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Playbook for Workforce Frameworks

Benefits of a Model Workforce FrameworkModel Workforce Framework Components | Background

The Playbook for Workforce Frameworks is instrumental in supporting a standard approach to developing workforce frameworks to enable interoperability and improve communication, innovation, and mobility across workforces. 

The playbook defines a model workforce framework built on the principles of agility, flexibility, modularity, and interoperability. Its core principles include:

  • The concepts of work and learner are described in terms that can be applied to any organization. 
  • A modular, building-blocks approach based on Task, Knowledge, and Skill (TKS) statements recognizes that all organizations execute common tasks and context-unique tasks that require knowledge and skills to complete. 
  • TKS statements can be used to define Competency Areas, establish Work Roles, and build teams that reflect an organization’s own unique context and needs.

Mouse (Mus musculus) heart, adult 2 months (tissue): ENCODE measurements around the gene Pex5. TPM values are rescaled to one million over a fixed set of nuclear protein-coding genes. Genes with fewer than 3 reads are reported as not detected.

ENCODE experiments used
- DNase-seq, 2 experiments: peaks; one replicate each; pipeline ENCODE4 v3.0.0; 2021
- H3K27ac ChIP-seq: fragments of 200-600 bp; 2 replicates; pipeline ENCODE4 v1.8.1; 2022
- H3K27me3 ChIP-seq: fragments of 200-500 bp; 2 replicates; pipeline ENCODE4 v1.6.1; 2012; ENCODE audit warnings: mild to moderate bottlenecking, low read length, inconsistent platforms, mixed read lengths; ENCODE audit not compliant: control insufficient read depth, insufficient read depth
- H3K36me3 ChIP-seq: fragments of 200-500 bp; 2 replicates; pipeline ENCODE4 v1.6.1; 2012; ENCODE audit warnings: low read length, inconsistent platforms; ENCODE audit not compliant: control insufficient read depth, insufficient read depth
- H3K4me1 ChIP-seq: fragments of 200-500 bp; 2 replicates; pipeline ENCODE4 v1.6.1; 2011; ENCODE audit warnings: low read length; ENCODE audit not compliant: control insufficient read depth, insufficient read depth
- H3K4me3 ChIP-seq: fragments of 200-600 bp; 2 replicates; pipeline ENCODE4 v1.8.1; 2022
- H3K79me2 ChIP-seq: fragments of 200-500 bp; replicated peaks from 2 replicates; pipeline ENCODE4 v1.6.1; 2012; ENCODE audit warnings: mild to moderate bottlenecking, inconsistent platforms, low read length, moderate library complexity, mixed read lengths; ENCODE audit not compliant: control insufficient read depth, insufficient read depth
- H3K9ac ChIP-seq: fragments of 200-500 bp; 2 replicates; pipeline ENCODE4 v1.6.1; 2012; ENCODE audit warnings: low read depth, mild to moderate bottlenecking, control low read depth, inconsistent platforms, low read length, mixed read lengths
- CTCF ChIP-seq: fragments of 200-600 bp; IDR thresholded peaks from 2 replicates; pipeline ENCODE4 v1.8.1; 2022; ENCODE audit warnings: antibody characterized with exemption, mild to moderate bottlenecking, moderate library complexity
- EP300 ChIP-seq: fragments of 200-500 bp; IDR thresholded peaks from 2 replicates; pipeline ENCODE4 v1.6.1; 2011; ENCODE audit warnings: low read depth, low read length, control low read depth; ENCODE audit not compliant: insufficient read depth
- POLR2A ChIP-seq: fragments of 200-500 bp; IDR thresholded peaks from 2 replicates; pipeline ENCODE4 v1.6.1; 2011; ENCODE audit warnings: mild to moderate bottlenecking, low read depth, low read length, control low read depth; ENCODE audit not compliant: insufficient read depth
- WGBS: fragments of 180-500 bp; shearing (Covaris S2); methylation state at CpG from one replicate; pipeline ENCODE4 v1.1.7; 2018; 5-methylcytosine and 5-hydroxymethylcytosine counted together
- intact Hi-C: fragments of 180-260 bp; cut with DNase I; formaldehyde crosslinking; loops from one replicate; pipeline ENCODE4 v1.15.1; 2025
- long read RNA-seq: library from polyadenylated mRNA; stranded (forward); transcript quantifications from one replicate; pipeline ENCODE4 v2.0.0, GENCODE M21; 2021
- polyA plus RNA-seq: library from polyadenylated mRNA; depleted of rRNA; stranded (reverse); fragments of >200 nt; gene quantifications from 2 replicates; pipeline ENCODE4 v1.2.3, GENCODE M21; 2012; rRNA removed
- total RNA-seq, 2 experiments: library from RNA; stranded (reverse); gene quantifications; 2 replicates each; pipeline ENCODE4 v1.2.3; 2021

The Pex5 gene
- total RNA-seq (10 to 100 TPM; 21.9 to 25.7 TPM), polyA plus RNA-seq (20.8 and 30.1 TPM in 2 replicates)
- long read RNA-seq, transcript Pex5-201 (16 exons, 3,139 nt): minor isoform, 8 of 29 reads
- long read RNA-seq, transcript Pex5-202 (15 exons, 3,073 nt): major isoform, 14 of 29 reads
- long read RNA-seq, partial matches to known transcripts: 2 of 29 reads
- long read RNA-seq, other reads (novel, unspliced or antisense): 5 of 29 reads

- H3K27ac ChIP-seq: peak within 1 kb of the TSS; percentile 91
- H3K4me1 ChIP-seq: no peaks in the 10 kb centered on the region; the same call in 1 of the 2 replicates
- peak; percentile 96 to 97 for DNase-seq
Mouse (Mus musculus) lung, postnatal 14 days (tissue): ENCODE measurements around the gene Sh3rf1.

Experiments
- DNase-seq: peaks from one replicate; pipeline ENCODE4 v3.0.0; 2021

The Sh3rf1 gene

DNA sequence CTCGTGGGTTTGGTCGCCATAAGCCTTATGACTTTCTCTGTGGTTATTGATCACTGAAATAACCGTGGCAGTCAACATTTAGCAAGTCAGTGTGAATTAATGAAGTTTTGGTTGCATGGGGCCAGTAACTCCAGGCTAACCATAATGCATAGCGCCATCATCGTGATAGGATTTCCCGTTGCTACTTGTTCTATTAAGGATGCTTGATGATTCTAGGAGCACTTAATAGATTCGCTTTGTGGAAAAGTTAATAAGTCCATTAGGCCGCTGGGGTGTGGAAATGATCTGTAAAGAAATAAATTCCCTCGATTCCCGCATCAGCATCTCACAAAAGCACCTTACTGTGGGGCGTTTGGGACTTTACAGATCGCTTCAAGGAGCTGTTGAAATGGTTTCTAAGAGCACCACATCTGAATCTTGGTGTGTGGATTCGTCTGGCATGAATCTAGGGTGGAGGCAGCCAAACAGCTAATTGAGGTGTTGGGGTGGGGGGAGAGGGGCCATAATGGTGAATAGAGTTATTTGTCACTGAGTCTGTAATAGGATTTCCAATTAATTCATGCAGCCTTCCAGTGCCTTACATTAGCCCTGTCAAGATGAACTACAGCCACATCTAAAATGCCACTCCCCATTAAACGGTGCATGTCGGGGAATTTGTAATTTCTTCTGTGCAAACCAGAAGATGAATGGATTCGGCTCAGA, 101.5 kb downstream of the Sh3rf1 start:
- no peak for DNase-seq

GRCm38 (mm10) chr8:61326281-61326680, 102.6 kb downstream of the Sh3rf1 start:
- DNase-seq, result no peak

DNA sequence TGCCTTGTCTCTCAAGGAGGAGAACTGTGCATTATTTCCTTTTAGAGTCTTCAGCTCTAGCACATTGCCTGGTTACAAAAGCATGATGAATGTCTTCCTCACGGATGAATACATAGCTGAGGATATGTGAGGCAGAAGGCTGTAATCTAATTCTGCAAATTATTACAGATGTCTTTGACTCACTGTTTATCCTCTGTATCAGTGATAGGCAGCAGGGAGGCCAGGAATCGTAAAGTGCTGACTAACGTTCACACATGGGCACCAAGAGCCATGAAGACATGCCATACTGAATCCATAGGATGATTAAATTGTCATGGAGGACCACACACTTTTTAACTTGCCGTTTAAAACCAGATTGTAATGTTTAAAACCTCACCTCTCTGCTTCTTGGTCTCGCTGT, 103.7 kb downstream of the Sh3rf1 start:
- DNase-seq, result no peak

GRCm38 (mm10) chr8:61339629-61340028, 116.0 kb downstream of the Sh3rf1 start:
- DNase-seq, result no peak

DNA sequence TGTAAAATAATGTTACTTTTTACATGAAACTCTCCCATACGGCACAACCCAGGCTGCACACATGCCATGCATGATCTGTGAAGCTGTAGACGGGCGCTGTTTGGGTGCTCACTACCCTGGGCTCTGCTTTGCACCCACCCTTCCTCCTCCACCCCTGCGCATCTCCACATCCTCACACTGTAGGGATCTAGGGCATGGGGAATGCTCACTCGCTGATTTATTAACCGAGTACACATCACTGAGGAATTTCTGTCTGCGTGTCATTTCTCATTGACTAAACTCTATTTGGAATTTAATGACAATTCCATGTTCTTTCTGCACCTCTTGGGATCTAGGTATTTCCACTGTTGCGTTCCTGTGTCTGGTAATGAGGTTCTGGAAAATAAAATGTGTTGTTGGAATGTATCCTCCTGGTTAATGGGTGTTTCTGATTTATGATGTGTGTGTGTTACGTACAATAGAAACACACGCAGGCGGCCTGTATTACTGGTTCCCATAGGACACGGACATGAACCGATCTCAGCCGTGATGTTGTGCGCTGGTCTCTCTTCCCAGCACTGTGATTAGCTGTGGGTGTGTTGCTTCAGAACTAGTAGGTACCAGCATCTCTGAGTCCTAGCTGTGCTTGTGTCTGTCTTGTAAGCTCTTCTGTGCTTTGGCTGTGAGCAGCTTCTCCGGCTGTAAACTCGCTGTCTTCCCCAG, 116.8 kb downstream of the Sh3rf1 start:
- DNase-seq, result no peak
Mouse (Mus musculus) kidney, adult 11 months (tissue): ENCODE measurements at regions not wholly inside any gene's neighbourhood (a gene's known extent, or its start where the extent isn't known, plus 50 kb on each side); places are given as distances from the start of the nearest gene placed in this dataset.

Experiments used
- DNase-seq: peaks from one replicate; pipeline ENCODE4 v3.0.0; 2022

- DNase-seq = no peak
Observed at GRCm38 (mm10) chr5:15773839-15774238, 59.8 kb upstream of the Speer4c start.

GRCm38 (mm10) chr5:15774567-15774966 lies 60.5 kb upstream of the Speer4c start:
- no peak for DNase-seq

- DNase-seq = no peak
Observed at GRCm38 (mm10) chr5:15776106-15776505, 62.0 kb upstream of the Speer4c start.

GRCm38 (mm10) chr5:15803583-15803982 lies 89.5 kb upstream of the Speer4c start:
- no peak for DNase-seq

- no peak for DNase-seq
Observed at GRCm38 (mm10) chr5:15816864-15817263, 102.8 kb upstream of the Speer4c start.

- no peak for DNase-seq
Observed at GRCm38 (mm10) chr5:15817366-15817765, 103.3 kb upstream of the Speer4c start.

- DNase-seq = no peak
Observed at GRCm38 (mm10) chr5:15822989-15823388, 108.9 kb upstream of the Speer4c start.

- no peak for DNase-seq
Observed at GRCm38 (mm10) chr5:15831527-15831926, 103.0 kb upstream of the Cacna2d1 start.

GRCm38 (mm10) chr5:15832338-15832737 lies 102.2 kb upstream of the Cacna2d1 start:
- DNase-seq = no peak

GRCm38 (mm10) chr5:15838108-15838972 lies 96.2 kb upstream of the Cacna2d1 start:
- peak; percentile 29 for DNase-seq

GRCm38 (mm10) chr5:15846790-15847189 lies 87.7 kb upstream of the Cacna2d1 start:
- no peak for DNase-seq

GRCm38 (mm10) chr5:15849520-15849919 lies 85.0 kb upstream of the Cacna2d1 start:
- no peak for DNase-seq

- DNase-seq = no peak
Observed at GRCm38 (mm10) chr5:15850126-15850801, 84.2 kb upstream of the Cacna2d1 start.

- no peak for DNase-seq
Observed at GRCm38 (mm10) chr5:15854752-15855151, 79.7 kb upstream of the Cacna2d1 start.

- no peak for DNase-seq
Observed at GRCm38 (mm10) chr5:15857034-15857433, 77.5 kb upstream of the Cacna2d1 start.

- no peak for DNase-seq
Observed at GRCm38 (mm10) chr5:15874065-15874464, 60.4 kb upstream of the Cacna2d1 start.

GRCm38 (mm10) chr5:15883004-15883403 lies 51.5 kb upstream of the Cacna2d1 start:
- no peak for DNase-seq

The playbook details the model framework’s components, including the TKS statement building blocks and their applications as Work Roles and Competency Areas, and provides developers with resources on how to develop these components and describe common uses with their community. The playbook is intended to be a living document, with additional resources being developed to add to it over time.

Benefits of a Model Workforce Framework

By describing information about a defined area of work, a workforce framework provides a common language that can improve communication and align stakeholders’ expectations. For example:

  • Employers can use a workforce framework to conduct workforce assessments and identify gaps, improve recruitment and retention efforts, manage employee performance, and establish strategic workforce development initiatives. 
  • Education, training, and certification providers use workforce frameworks to create learning programs and develop curricula and skills assessments that reflect employers’ needs.